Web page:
Kriterion - Journal of Philosophy 31 (1):25-44 (2017)

Authors
Maximilian Kiener
Oxford University
Abstract
In this essay, I oppose the ‘Asymmetry Thesis’ according to which moral matters are simply different in kind from non-moral matters when it comes to testimony because moral matters require understanding in a way in which non-moral matters do not. I argue that the requirement of understanding is not unique to morality and also deny that there is a genuine requirement of understanding after all. Instead, cases of moral and non-moral testimony are often troubling for the same reason, namely the violation of the requirement of using one’s own cognitive faculties when it is both possible and feasible. I will argue for this account in two stages: Firstly, I will present particular examples of testimony which aim to render this proposal initially plausible via inductive reasoning. Secondly, I will present a transcendental argument from the social function of testimony and explain why such a requirement in fact holds.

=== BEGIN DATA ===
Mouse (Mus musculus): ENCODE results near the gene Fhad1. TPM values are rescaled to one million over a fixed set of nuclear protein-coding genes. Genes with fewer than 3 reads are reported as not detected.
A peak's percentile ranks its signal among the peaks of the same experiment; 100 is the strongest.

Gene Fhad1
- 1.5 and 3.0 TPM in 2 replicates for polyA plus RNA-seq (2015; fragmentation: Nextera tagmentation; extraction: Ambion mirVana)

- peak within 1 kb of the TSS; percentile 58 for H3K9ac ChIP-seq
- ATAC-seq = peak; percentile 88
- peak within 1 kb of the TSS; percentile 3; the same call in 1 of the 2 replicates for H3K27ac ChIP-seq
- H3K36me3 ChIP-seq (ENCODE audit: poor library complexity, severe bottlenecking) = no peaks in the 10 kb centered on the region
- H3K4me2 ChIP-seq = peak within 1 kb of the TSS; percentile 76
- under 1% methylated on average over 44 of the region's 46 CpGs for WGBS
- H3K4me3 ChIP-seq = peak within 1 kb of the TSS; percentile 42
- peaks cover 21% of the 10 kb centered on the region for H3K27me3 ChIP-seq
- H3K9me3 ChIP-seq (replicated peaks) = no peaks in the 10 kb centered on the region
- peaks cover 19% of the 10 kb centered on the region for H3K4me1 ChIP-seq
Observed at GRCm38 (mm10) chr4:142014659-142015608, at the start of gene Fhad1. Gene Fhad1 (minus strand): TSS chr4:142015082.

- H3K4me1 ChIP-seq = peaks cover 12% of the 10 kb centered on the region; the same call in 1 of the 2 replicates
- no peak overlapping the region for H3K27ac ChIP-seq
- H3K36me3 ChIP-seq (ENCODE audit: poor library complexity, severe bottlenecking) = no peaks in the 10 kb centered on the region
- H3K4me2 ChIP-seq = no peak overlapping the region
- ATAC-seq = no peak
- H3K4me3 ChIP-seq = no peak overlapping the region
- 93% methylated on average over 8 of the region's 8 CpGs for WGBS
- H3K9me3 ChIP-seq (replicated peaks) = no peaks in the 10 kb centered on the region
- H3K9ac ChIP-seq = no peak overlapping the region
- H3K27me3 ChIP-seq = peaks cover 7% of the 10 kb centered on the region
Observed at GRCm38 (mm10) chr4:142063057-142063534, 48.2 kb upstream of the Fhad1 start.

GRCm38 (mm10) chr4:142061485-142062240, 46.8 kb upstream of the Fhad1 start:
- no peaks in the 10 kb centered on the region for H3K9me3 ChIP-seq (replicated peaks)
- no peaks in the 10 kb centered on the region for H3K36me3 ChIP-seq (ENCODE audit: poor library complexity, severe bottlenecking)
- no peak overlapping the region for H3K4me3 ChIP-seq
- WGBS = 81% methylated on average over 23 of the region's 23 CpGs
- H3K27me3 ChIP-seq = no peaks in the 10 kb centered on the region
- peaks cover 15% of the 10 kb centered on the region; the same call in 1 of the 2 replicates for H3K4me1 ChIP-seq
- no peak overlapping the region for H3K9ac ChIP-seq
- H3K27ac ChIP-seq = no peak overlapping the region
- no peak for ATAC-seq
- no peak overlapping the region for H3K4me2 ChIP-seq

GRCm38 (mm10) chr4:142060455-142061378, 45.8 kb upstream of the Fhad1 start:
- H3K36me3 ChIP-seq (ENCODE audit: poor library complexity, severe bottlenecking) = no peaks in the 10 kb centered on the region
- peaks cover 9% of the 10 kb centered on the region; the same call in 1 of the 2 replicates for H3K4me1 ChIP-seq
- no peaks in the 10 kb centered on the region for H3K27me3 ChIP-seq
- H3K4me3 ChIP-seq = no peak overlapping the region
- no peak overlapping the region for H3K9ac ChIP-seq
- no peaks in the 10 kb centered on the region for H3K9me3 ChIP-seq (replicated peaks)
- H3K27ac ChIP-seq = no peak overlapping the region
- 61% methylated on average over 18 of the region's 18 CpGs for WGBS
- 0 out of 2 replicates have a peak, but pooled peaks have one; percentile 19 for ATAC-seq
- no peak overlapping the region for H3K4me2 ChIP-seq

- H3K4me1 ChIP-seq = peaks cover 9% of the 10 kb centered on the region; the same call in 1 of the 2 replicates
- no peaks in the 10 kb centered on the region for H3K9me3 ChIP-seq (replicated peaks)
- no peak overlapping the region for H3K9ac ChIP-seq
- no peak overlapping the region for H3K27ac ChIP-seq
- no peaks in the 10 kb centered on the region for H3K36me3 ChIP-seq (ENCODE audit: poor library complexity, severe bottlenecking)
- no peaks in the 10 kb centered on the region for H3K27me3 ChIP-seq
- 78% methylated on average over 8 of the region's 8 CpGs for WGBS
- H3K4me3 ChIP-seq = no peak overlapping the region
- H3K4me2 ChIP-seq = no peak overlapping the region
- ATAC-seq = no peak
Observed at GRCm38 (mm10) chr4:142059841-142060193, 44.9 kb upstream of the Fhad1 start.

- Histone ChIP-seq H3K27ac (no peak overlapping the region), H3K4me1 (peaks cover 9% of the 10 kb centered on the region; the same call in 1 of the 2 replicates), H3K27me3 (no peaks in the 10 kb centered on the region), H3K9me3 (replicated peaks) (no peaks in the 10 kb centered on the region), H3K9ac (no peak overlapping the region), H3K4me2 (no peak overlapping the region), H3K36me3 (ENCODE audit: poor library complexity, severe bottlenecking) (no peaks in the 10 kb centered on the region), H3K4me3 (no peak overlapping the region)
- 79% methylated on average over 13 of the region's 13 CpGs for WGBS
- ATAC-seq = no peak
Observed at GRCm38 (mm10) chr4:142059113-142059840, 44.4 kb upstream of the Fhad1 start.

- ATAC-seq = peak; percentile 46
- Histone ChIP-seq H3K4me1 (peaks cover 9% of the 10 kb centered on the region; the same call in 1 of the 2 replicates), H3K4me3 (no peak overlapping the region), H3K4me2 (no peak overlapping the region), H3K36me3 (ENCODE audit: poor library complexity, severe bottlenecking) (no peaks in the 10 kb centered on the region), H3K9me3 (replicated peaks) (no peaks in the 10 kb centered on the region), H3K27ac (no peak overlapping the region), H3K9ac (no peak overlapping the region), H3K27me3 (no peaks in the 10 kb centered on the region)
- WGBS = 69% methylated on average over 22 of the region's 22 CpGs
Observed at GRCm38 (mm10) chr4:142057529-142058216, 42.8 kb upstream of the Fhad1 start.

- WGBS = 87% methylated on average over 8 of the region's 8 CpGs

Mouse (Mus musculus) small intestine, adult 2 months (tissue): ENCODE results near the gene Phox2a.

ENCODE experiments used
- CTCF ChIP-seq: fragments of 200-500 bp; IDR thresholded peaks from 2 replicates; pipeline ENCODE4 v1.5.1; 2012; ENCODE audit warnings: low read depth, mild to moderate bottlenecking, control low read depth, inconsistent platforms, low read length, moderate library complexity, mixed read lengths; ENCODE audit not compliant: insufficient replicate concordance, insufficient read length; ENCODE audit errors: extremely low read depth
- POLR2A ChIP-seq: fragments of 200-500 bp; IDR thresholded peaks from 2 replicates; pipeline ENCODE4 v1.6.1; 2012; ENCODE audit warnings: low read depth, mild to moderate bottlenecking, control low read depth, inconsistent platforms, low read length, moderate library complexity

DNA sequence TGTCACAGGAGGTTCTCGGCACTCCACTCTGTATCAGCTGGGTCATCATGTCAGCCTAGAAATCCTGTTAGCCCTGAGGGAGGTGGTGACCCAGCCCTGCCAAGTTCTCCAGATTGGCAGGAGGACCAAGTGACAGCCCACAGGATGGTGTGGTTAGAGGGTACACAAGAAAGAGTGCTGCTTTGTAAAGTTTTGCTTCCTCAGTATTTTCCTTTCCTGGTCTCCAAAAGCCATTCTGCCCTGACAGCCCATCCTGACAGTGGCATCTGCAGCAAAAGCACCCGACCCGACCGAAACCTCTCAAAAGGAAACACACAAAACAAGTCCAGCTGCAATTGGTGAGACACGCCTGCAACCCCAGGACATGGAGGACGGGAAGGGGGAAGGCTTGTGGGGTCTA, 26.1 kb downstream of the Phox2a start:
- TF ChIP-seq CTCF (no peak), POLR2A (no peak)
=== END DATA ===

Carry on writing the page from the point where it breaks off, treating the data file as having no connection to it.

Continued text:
Keywords testimony  moral  asymmetry  understanding  epistemic autonomy
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References found in this work BETA

Constructivism About Reasons.Sharon Street - 2008 - Oxford Studies in Metaethics 3:207-45.
In Defense of Moral Testimony.Paulina Sliwa - 2012 - Philosophical Studies 158 (2):175-195.
Review of E Thics and the Limits of Philosophy.Thomas Nagel - 1986 - Journal of Philosophy 83 (6):351-360.
What is Wrong with Moral Testimony?Robert Hopkins - 2007 - Philosophy and Phenomenological Research 74 (3):611-634.

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